Reduction of socio-economic burden
Currently, different scores are available to measure disease activity in each immune-mediated inflammatory disease. These scores are based on clinical, laboratory, and/or imaging measures. Although they are frequently used in clinical practice, they have important limitations. Disease activity scores are often based on unspecific and sometimes subjective variables that significantly increase their inter- and intra-observer variability, clearly reducing their accuracy and, consequently, affecting disease monitoring. Objective molecular scores will indicate adequate disease control and may serve as early markers for relapse, therapy escalation and tailored treatments. The resulting improvement of patient management will lead to increased patient well-being and reduced net health care costs.
Hence the improvements in the prediction of disease progression and therapy response will not only be of great benefit to the patient but will also significantly reduce the socio-economic burden of these diseases.
Non-invasive treatment options
Clinical surveillance of immune-mediated inflammatory diseases is hindered by the fact that target tissues or organs can only be sampled by invasive procedures (e.g. biopsy).
The use of circulating signatures or ‘disruptive’ liquid biopsy (e.g. blood) forced by non-invasive technologies could help to replace the need for invasive biopsy procedures. The direct relationship with blood composition strongly supports the hypothesis that different molecular species present in both biological fluids like metabolites, nucleic acids, or proteins and whose variation is associated with pathological features could be highly informative biomarkers.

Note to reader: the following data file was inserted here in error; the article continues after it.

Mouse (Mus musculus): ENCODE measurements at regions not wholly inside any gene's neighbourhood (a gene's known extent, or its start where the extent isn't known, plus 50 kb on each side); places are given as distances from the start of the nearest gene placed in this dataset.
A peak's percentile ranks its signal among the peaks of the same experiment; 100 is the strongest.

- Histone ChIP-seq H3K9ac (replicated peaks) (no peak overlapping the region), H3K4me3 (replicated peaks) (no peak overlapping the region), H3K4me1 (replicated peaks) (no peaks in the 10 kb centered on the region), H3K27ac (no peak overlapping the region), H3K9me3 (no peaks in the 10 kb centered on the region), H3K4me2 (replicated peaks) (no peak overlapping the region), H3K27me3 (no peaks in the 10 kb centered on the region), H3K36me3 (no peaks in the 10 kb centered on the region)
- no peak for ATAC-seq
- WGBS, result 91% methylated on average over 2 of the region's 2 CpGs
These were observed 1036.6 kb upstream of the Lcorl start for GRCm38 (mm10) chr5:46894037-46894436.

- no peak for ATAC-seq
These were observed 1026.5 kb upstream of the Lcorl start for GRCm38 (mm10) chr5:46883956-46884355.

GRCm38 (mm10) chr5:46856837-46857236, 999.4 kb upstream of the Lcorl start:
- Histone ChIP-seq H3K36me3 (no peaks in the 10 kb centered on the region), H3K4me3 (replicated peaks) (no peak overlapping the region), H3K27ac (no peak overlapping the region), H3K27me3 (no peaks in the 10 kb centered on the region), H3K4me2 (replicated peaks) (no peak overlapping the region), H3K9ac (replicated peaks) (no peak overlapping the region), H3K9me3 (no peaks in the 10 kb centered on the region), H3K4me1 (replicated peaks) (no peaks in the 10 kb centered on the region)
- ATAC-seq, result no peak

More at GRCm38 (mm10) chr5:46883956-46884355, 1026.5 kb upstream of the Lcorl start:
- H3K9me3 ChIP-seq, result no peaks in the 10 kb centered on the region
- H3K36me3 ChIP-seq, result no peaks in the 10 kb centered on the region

Thus, the dynamic nature and highly informative properties of biological molecules (i.e. biomarkers) defined using non-invasive technologies could provide a new level of innovation, precision and accuracy.
The long-term achievements of ImmUniverse will have a profound impact on the regulatory landscape of immune-mediated inflammatory disease. With the new molecular stratification tools and ‘hard’ molecular endpoints for disease control on the individual patient level, the approach is expected to strongly influence clinical trial design for regulatory approval and, ultimately, on reimbursement strategies by health care systems (e.g. by providing an accepted rationale for therapy escalation or change).
New biomarkers for improved treatment success
The combination of a retrospective analysis of well-characterised bio samples together with the prospective standardised recruitment during the project will allow a better understanding of the link between the molecular characteristics of disease and non-response to targeted drug treatments. This will lead to the identification of biomarkers that would increase the likelihood of treatment success.
This, in turn, will have an impact on individual patients and societal costs. Circulating signatures of the tissue microenvironment will advance clinical monitoring in both clinical trials and standard patient care. Once validated, they will help in earlier and/or improved detection of disease progression and prediction of treatment response. Moreover, the non-interventional trial will allow signature verification and facilitate implementation in future clinical trials and adoption by regulatory authorities.